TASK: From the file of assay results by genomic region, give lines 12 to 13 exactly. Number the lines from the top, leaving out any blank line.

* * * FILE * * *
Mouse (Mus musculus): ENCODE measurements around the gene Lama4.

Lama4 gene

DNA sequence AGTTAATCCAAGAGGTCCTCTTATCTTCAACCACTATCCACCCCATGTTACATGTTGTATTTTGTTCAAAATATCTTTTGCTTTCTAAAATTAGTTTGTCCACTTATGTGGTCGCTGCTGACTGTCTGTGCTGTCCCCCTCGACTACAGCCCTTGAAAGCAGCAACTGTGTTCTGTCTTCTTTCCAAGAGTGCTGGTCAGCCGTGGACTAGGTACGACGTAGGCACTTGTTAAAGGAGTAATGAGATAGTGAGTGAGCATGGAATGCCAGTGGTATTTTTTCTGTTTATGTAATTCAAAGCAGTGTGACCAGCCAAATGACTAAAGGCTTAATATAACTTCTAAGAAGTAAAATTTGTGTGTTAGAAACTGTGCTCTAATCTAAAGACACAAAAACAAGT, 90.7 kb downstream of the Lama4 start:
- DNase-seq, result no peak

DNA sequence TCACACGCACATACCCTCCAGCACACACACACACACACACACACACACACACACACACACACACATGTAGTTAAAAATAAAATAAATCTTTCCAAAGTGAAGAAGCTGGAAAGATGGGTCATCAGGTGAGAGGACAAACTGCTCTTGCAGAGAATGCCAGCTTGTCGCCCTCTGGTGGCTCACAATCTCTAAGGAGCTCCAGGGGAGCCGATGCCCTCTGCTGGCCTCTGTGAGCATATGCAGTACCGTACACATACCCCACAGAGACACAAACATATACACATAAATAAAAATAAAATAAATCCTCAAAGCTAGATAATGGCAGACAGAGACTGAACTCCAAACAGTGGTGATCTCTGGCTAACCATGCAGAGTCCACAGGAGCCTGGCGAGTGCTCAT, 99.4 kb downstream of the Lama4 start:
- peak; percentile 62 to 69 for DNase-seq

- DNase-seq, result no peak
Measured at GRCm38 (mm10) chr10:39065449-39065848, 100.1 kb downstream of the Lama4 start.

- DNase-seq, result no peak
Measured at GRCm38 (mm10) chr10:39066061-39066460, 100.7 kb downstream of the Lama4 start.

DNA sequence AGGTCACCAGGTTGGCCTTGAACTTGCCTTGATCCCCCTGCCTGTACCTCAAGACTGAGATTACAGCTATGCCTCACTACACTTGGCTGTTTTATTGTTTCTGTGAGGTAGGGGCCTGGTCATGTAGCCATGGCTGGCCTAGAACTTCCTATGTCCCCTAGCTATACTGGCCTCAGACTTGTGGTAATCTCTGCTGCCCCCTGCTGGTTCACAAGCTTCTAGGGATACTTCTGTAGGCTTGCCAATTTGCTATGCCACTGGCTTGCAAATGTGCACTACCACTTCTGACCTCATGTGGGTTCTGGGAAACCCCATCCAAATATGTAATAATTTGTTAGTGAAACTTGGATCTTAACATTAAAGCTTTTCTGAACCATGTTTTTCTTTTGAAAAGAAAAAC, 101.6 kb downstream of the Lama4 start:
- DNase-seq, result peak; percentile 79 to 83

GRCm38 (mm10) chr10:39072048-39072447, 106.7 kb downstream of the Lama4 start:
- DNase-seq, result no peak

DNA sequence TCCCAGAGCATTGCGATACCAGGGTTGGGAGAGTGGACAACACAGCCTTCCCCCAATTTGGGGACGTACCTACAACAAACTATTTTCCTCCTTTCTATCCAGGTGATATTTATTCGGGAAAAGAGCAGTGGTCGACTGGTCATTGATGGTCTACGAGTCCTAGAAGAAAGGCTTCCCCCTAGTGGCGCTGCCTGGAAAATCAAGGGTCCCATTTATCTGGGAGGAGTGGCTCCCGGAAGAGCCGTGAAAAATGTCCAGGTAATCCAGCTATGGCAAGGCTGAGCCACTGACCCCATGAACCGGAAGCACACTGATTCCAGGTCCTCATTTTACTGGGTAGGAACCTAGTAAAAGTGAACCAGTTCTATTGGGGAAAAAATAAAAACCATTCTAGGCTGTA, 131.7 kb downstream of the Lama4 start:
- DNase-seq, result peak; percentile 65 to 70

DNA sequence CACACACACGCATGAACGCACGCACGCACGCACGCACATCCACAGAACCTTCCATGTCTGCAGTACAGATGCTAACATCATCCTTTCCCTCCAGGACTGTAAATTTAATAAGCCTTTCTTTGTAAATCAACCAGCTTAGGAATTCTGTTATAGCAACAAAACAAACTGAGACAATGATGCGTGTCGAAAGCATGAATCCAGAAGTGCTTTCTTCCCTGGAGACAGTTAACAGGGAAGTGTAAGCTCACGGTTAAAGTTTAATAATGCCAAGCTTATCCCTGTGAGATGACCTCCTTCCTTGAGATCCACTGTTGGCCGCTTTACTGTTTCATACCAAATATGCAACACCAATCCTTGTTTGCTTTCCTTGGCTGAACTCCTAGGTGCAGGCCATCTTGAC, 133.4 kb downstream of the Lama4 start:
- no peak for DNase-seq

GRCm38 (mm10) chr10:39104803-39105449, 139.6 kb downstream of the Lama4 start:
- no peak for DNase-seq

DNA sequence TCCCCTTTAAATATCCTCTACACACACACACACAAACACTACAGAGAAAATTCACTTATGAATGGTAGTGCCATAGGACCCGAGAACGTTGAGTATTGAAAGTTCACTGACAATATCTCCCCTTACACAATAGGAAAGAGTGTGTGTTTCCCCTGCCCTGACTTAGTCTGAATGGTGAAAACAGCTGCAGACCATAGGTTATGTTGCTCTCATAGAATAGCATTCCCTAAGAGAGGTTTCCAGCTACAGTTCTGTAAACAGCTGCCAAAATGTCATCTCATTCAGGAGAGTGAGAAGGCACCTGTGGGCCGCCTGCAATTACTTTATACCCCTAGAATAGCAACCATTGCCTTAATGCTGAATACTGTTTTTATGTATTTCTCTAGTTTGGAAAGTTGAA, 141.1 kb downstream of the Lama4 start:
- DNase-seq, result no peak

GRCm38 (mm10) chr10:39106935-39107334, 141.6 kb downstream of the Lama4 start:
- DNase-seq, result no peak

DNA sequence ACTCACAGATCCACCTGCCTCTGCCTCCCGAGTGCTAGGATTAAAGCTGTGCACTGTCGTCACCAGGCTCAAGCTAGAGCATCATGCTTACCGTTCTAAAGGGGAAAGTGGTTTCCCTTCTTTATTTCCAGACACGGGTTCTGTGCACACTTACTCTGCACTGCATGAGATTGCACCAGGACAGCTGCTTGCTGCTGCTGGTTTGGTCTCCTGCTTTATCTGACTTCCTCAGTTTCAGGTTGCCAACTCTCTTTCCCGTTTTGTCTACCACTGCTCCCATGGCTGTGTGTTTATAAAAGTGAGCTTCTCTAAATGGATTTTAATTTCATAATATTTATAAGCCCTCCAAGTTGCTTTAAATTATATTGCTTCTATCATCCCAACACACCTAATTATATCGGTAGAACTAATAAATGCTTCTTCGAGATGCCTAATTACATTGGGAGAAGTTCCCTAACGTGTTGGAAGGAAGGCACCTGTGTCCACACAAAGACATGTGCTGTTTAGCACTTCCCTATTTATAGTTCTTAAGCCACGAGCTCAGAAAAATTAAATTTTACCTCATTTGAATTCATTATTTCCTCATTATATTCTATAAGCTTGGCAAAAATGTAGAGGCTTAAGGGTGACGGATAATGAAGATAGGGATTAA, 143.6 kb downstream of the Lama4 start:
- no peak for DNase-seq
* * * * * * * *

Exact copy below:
- DNase-seq, result peak; percentile 79 to 83

GRCm38 (mm10) chr10:39072048-39072447, 106.7 kb downstream of the Lama4 start: